Democracy alone is not a guarantee for good governance. Politicians in India have exploited the weakness of the democracy and indulged in large scale corruption. Public anger against corrupt politicians has been accumulating for last several decades and reached the tipping point after recent mega scams specially 2 G and CWG. What was needed was an outlet for people to vent their anger. Problem was that almost all political parties have been marred in corruption at some point of time and therefore the general public perception is that all politicians are corrupt. While the opposition parties were hoping to cash in on people’s anger against corruption, people were in no mood to support any particular political party.

Against this backdrop, when respected social activist Anna Hazare started his movement against corruption, it immediately touched a chord with the people across the entire country. Anna Hazare was a perfect flag bearer for the moment against corruption as he has never associated with any political party and at the same time has been working for people’s cause. The present generation of India may not have seen Gandhi but they have been recently primed in favour of the Gandhian Philosophy by the Munna Bhai series of bollywod films. Anna Hazare’s Gandhian way of protest by fasti-unto-death has invoked the Munna Bhai inspired fascinations of Indian masses.

The movement is growing manifolds with every passing hour since last two days. It has perplexed not only the Government but also the opposition parties. On one hand the Government has been forced to sit up and take notice while on the other hand opposition parties have been unsuccessfully trying to piggy back on the movement and convert the same into votes against the ruling coalition. Thankfully, the organizers of the movement have managed to keep the politicians at bay and have not allowed them to exploit the situation. Political leaders like Chautala and Uma Bharti were stopped by the public from sharing the dais with Anna Hazare and hopefully this would have given a clear signal to other politicians also.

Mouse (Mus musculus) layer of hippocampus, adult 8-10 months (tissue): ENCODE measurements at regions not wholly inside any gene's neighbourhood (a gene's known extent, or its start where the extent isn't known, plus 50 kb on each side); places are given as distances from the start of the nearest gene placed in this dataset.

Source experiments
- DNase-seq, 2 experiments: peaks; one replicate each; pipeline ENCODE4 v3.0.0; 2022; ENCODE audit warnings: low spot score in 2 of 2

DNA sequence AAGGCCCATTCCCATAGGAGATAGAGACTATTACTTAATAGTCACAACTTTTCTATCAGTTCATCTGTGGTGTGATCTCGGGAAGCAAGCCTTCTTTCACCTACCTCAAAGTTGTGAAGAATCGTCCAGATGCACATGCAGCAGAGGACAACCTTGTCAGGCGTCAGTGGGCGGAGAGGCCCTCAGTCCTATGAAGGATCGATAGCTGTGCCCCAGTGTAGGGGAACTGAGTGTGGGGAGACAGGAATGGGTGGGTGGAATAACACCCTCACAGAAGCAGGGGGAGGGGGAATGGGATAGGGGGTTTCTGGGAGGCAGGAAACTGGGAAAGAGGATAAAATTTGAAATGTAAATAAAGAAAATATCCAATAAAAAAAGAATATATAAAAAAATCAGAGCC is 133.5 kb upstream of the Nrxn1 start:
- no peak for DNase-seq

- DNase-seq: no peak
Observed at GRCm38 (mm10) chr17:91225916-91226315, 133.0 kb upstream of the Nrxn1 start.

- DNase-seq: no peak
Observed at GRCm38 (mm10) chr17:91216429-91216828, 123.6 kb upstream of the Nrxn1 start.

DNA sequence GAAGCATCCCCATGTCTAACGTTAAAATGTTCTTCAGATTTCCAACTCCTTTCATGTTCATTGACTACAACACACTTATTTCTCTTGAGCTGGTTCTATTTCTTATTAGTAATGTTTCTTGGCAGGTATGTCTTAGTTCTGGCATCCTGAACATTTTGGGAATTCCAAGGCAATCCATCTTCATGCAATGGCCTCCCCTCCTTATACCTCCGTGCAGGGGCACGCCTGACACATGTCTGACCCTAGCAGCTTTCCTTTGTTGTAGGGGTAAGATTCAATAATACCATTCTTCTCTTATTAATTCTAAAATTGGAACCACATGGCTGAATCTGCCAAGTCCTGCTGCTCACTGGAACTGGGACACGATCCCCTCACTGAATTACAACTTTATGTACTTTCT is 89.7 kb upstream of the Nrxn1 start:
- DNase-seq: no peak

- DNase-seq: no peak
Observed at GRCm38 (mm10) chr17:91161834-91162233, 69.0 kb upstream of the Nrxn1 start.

The government on the other hand is confused. It doesn’t know how to handle this situation. If it was a protest organized by an opposition party, it would have been so easy to rubbish it by launching a counter offensive and by pointing out the corruption cases of the concerned political party. But how to deal with a 72 year old Gandhian who owns nothing, lives in a 10ft x 10ft room, has no family, is ready to risk his life by embarking on fast-unto-death and above all has suddenly become the darling of the masses. Government can not counter attack, they are forced to be respectful, they must give the impression of not rubbishing the protest and demands of Anna Hazare and yet thwart his attempt to form an independent Anti Corruption Authority called the LokPal. The Government is already having enough troubles with the existing independent authorities such as the CAG, the Supreme Court and the goof up with CVC appointment. In that sense, the ruling parties would probably get a tactical support of even the opposition parties as no political party would like to have an independent anti-corruption authority who could investigate against any minister (including the prime minister) or bureaucrat without having to seek permission.

Anna Hazare’s Movement against Corruption is fast galvanizing all social activists under one banner. Within two days the movement has spread to nearly 440 cities and towns. TV coverage of the moment looks more like a dream movie than being real news.

Soon after the World Cup victory, once again the people are out on the streets; once again the people are on a high but this time for an entirely different cause, for an entirely different purpose.

Source: http://virtualopinion.wordpress.com/2011/04/07/anna-hazare-leads-people%E2%80%99s-uprising-in-india/

Report from TV:

An advertisement against corruption:

Further reading: http://www.chillibreeze.com/articles_various/To-The-Youth-710.asp





Details of Jan Lokpal Bill can be read here: